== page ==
" @sear: Actually, Brayko wasn't so bad if you just got on good terms with Steven Heck and spiked his coke, as long as you stocked up on darts and abused the invisibility ability. It's what I did. I finished the game with 0 kills. The let-down for me was that the game just simply didn't recognize it. I went through one map not killing a single enemy and avoiding 1/3 of them and they still said that I had left "countless bodies". Then there was the scene where you walk out a room and there are bodies lying just everywhere, covered in blood even though I put them all to sleep and didn't shoot a single one.   Marburg was super easy (the first round at least, never got to fight him the second time), I just went invisible, ran up right in front of him and then used the thing where you shoot like 5 bullets at once in his face. Dead in 5 seconds. "
I played my first game as a pure stealth character, which meant no skill in firearms and only a few extra points put into martial arts.  Suffice is to say, I had to rely on melee takedowns for everything, and, well, you can't do that on bosses... I started over, putting a whole bunch of points into pistols, and it made the game a lot more fun.  It's a shame the game doesn't really acknowledge your non-lethality except for one or two missions; I guess the designers expected everyone to use a gun of some sort.
Posted by Azteck
@sear said:
" @Azteck said:
" @sear: Actually, Brayko wasn't so bad if you just got on good terms with Steven Heck and spiked his coke, as long as you stocked up on darts and abused the invisibility ability. It's what I did. I finished the game with 0 kills. The let-down for me was that the game just simply didn't recognize it. I went through one map not killing a single enemy and avoiding 1/3 of them and they still said that I had left "countless bodies". Then there was the scene where you walk out a room and there are bodies lying just everywhere, covered in blood even though I put them all to sleep and didn't shoot a single one.   Marburg was super easy (the first round at least, never got to fight him the second time), I just went invisible, ran up right in front of him and then used the thing where you shoot like 5 bullets at once in his face. Dead in 5 seconds. "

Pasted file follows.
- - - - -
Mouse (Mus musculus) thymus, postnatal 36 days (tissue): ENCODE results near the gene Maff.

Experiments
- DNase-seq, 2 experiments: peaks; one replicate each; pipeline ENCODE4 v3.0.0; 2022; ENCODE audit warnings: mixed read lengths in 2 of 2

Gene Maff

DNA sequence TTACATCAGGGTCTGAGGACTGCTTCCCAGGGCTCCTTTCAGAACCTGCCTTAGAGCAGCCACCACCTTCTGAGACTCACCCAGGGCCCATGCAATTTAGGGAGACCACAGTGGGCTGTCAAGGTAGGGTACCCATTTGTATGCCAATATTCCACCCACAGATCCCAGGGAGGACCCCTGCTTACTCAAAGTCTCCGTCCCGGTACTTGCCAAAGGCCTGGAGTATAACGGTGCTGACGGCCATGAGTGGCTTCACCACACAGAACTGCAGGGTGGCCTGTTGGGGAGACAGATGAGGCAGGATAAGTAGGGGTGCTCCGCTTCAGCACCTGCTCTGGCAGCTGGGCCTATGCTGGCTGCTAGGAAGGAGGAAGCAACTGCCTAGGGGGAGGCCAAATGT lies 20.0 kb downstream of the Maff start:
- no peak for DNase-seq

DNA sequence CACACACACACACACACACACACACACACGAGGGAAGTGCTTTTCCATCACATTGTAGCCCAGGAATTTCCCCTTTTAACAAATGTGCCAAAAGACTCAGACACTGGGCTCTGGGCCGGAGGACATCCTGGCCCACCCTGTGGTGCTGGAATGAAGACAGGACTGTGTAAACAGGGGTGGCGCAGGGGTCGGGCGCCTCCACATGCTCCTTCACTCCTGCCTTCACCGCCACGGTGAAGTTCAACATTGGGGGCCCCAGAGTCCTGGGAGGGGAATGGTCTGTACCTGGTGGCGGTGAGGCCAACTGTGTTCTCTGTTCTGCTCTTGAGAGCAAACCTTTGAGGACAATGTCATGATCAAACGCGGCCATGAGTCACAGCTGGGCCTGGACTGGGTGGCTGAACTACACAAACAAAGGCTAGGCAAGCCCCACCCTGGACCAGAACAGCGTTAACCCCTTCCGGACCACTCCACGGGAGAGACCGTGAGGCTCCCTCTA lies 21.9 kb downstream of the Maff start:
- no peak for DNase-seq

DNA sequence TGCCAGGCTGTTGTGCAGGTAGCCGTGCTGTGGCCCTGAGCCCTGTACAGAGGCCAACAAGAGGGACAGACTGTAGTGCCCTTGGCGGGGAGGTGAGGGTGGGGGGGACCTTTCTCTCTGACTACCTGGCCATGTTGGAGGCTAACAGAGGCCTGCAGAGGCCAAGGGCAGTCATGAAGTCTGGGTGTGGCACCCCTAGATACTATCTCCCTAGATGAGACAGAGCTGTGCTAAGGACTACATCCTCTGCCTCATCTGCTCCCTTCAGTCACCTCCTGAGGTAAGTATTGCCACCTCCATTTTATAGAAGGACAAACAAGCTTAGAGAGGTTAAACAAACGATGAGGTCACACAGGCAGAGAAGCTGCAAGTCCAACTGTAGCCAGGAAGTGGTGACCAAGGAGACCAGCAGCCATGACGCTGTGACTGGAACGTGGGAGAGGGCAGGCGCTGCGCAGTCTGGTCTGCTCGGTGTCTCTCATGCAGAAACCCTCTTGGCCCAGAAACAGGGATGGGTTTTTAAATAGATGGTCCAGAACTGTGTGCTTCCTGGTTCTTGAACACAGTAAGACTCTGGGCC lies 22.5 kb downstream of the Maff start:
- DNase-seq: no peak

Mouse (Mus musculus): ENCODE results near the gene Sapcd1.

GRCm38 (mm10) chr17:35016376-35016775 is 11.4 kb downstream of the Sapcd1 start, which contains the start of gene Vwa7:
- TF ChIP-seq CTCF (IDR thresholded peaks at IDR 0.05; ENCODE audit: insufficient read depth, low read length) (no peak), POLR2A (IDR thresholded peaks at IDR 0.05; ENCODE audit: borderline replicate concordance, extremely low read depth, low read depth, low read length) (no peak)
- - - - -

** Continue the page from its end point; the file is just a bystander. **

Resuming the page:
I played my first game as a pure stealth character, which meant no skill in firearms and only a few extra points put into martial arts.  Suffice is to say, I had to rely on melee takedowns for everything, and, well, you can't do that on bosses... I started over, putting a whole bunch of points into pistols, and it made the game a lot more fun.  It's a shame the game doesn't really acknowledge your non-lethality except for one or two missions; I guess the designers expected everyone to use a gun of some sort. "
I think so too. It's a shame 'cause it kinda broke the immersion for me when it pretty much fed me false info. And yeah, I tried going melee a lot but it just didn't work. Especially against bosses that knew martial art to, like that guy in Japan. It was a little weird when you could melee the first boss to death if you got there without being seen but not have it as an option on the following ones.
 
That said, it's easily one of my favorite games of 2010, and I'll probably play it again at some point.
Posted by Tordah

The thing I hate most about stealth games is that when you get caught, you're pretty much screwed. There's no way out of the situation once the guards hit that alarm button, and it's always incredibly frustrating. I always feel like I'm being punished by the gameplay design when I get caught, not because I messed up. A lot of stealth games only have one very specific and "correct" way of sneaking past the guards and obstacles in the area. If you try do it in any other way, you're doing it wrong.  
 
This is the point where I stop playing said game entirely. It's happened with Thief, Splinter Cell and XIII (obligatory lame stealth mission). The only "stealth" game I find really fun is the Metal Gear Solid series, since you're pretty much always allowed to kill the guards, and most of the time you can survive the situation even if you get caught. Sure, the MGS gameplay is very arcade-y and unrealistic, but at least it's not frustrating.